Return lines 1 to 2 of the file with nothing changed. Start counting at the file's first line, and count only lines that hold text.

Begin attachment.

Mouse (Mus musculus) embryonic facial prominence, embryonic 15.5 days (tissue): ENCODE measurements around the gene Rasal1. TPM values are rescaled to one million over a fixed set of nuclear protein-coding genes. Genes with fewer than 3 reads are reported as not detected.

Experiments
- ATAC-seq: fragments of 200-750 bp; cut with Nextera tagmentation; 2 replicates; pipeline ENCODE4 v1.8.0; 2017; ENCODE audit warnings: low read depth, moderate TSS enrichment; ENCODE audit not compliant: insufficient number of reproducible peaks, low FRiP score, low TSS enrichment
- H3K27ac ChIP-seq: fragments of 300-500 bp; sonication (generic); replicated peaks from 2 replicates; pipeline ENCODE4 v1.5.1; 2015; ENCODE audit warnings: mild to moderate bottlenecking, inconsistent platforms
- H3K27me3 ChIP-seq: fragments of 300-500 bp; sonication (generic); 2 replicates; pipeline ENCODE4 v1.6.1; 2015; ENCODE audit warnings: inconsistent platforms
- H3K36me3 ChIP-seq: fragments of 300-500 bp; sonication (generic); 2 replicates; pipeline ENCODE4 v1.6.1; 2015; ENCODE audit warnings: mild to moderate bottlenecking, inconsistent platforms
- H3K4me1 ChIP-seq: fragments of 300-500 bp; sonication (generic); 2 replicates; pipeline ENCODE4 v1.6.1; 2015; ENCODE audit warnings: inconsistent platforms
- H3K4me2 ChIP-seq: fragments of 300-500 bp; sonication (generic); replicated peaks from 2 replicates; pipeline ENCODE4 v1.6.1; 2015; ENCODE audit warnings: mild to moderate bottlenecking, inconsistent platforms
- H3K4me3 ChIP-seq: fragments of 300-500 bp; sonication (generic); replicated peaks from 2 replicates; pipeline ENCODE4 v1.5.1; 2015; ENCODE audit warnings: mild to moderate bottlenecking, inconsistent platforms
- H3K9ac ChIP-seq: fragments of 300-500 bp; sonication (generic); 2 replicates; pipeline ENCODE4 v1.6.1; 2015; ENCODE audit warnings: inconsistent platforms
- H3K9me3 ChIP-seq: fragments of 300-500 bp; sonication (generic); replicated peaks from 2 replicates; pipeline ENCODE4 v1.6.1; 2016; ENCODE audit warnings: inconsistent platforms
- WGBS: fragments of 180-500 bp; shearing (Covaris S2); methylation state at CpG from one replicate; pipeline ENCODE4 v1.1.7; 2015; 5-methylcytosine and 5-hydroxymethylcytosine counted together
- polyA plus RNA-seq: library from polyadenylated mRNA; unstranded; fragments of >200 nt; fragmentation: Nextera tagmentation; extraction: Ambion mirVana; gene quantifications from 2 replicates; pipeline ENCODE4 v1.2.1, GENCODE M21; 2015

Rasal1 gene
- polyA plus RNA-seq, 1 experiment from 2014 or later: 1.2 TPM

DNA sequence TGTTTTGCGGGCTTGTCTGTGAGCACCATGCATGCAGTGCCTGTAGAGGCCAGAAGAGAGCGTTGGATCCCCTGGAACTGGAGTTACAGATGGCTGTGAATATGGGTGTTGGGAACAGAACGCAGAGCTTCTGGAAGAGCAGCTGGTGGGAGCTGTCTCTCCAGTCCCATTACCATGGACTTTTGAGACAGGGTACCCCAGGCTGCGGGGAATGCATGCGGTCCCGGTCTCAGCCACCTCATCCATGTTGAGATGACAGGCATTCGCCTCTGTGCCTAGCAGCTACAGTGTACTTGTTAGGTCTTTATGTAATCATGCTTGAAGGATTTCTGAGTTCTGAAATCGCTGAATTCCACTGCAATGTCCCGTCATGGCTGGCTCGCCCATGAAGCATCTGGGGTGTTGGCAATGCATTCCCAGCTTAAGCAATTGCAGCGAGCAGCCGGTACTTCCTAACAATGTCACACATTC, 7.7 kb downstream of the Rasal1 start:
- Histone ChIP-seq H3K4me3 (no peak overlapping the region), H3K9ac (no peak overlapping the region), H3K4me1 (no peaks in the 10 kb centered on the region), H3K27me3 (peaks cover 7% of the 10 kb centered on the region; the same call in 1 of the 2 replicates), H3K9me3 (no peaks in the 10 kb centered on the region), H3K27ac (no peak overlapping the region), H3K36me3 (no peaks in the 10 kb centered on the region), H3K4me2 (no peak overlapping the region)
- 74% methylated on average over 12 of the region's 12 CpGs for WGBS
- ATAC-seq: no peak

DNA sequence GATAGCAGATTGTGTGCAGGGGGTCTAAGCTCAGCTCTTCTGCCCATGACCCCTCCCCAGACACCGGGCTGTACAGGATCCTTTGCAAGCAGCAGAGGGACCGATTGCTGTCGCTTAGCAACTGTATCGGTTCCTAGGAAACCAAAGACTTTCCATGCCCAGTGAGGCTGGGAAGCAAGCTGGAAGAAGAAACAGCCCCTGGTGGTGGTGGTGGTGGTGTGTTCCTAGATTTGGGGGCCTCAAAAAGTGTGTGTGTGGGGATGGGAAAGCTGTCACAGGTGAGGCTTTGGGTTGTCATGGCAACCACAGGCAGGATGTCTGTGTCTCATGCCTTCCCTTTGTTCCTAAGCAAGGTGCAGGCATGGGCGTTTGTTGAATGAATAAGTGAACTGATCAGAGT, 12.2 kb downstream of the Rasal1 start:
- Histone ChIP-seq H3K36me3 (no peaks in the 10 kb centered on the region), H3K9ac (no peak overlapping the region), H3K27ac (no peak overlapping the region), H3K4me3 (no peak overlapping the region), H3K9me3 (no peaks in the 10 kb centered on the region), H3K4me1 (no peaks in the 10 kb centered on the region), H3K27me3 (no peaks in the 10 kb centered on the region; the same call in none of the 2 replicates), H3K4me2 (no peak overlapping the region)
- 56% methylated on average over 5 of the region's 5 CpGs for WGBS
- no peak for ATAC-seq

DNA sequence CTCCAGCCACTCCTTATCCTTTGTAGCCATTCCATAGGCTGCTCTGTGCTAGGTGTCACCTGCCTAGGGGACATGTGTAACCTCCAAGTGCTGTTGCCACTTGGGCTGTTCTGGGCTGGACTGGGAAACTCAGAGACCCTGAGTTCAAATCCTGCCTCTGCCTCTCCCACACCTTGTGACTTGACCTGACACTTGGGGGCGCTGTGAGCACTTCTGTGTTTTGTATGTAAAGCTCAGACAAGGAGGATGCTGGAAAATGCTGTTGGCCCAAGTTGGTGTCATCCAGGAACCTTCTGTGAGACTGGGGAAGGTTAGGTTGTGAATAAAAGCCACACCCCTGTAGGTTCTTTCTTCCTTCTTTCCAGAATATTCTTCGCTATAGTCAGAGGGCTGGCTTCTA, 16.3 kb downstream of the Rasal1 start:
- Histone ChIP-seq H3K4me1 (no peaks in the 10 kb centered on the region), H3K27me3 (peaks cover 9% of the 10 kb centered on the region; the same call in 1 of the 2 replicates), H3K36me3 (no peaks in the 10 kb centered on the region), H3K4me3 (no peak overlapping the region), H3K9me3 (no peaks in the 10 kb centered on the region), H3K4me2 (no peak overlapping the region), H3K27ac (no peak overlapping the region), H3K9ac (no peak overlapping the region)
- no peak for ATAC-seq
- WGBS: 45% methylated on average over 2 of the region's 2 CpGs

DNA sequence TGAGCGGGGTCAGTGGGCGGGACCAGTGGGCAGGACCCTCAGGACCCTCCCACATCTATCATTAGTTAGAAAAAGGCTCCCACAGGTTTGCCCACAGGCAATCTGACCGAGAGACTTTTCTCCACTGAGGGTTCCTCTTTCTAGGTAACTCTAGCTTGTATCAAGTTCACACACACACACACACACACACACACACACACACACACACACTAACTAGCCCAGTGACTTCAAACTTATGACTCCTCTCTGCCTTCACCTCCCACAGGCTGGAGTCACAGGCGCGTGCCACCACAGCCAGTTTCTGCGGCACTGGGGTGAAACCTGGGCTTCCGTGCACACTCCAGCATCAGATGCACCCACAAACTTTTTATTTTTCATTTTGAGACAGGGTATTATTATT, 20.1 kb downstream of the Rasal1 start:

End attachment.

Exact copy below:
Mouse (Mus musculus) embryonic facial prominence, embryonic 15.5 days (tissue): ENCODE measurements around the gene Rasal1. TPM values are rescaled to one million over a fixed set of nuclear protein-coding genes. Genes with fewer than 3 reads are reported as not detected.

Experiments